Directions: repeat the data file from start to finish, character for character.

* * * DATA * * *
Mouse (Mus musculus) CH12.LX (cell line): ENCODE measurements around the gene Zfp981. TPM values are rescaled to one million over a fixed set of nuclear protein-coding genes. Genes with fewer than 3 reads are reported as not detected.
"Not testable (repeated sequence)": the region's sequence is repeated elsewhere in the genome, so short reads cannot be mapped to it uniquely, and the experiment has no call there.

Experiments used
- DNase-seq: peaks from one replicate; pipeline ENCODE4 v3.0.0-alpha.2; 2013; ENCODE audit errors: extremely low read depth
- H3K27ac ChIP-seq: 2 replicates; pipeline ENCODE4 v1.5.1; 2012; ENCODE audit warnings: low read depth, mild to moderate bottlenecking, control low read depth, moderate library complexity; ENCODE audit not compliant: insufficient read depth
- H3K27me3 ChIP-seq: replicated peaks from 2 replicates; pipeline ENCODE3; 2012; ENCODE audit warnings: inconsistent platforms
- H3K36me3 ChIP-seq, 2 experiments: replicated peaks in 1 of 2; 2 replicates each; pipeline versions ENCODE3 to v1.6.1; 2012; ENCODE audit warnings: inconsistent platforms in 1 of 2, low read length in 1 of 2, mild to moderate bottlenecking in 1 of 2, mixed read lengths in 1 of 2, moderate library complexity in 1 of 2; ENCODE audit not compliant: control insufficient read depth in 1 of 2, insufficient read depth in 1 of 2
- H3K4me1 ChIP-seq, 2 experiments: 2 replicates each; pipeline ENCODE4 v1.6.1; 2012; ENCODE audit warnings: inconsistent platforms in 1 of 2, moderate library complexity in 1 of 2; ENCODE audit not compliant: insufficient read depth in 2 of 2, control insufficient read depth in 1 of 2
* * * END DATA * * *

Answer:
Mouse (Mus musculus) CH12.LX (cell line): ENCODE measurements around the gene Zfp981. TPM values are rescaled to one million over a fixed set of nuclear protein-coding genes. Genes with fewer than 3 reads are reported as not detected.
"Not testable (repeated sequence)": the region's sequence is repeated elsewhere in the genome, so short reads cannot be mapped to it uniquely, and the experiment has no call there.

Experiments used
- DNase-seq: peaks from one replicate; pipeline ENCODE4 v3.0.0-alpha.2; 2013; ENCODE audit errors: extremely low read depth
- H3K27ac ChIP-seq: 2 replicates; pipeline ENCODE4 v1.5.1; 2012; ENCODE audit warnings: low read depth, mild to moderate bottlenecking, control low read depth, moderate library complexity; ENCODE audit not compliant: insufficient read depth
- H3K27me3 ChIP-seq: replicated peaks from 2 replicates; pipeline ENCODE3; 2012; ENCODE audit warnings: inconsistent platforms
- H3K36me3 ChIP-seq, 2 experiments: replicated peaks in 1 of 2; 2 replicates each; pipeline versions ENCODE3 to v1.6.1; 2012; ENCODE audit warnings: inconsistent platforms in 1 of 2, low read length in 1 of 2, mild to moderate bottlenecking in 1 of 2, mixed read lengths in 1 of 2, moderate library complexity in 1 of 2; ENCODE audit not compliant: control insufficient read depth in 1 of 2, insufficient read depth in 1 of 2
- H3K4me1 ChIP-seq, 2 experiments: 2 replicates each; pipeline ENCODE4 v1.6.1; 2012; ENCODE audit warnings: inconsistent platforms in 1 of 2, moderate library complexity in 1 of 2; ENCODE audit not compliant: insufficient read depth in 2 of 2, control insufficient read depth in 1 of 2